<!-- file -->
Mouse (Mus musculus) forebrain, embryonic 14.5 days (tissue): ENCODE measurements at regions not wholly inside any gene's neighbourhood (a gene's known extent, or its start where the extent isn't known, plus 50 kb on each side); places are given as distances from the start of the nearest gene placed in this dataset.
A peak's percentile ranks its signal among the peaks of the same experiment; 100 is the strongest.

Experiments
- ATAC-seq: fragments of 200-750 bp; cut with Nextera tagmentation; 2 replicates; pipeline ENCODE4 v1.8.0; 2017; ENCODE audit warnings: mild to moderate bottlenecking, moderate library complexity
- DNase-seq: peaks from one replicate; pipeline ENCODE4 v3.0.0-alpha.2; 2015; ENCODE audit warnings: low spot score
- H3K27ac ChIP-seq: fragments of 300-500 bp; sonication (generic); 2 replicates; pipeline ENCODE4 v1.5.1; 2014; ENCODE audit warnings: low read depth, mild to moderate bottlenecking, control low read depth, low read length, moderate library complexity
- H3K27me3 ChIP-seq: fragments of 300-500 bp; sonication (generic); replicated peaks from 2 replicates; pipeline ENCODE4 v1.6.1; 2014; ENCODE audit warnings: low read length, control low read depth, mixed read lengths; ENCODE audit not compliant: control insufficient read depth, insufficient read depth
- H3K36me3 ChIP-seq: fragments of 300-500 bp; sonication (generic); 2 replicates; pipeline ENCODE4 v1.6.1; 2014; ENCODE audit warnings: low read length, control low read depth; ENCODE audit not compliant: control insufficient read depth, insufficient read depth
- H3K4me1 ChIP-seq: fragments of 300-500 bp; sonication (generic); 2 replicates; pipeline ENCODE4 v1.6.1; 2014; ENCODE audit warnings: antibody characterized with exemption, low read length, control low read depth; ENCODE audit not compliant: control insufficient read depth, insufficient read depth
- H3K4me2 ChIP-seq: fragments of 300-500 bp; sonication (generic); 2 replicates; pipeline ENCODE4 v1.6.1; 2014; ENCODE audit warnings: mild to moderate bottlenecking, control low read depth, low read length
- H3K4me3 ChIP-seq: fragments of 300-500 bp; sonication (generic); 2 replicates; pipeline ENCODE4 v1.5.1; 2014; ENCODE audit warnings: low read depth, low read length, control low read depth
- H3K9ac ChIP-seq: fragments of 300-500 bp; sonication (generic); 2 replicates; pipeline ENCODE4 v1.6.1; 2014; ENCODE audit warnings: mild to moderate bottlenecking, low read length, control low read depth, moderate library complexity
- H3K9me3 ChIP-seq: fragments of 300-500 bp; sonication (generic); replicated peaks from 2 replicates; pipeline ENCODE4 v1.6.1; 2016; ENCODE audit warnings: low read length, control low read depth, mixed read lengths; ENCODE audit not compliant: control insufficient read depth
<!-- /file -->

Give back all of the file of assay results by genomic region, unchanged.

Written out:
Mouse (Mus musculus) forebrain, embryonic 14.5 days (tissue): ENCODE measurements at regions not wholly inside any gene's neighbourhood (a gene's known extent, or its start where the extent isn't known, plus 50 kb on each side); places are given as distances from the start of the nearest gene placed in this dataset.
A peak's percentile ranks its signal among the peaks of the same experiment; 100 is the strongest.

Experiments
- ATAC-seq: fragments of 200-750 bp; cut with Nextera tagmentation; 2 replicates; pipeline ENCODE4 v1.8.0; 2017; ENCODE audit warnings: mild to moderate bottlenecking, moderate library complexity
- DNase-seq: peaks from one replicate; pipeline ENCODE4 v3.0.0-alpha.2; 2015; ENCODE audit warnings: low spot score
- H3K27ac ChIP-seq: fragments of 300-500 bp; sonication (generic); 2 replicates; pipeline ENCODE4 v1.5.1; 2014; ENCODE audit warnings: low read depth, mild to moderate bottlenecking, control low read depth, low read length, moderate library complexity
- H3K27me3 ChIP-seq: fragments of 300-500 bp; sonication (generic); replicated peaks from 2 replicates; pipeline ENCODE4 v1.6.1; 2014; ENCODE audit warnings: low read length, control low read depth, mixed read lengths; ENCODE audit not compliant: control insufficient read depth, insufficient read depth
- H3K36me3 ChIP-seq: fragments of 300-500 bp; sonication (generic); 2 replicates; pipeline ENCODE4 v1.6.1; 2014; ENCODE audit warnings: low read length, control low read depth; ENCODE audit not compliant: control insufficient read depth, insufficient read depth
- H3K4me1 ChIP-seq: fragments of 300-500 bp; sonication (generic); 2 replicates; pipeline ENCODE4 v1.6.1; 2014; ENCODE audit warnings: antibody characterized with exemption, low read length, control low read depth; ENCODE audit not compliant: control insufficient read depth, insufficient read depth
- H3K4me2 ChIP-seq: fragments of 300-500 bp; sonication (generic); 2 replicates; pipeline ENCODE4 v1.6.1; 2014; ENCODE audit warnings: mild to moderate bottlenecking, control low read depth, low read length
- H3K4me3 ChIP-seq: fragments of 300-500 bp; sonication (generic); 2 replicates; pipeline ENCODE4 v1.5.1; 2014; ENCODE audit warnings: low read depth, low read length, control low read depth
- H3K9ac ChIP-seq: fragments of 300-500 bp; sonication (generic); 2 replicates; pipeline ENCODE4 v1.6.1; 2014; ENCODE audit warnings: mild to moderate bottlenecking, low read length, control low read depth, moderate library complexity
- H3K9me3 ChIP-seq: fragments of 300-500 bp; sonication (generic); replicated peaks from 2 replicates; pipeline ENCODE4 v1.6.1; 2016; ENCODE audit warnings: low read length, control low read depth, mixed read lengths; ENCODE audit not compliant: control insufficient read depth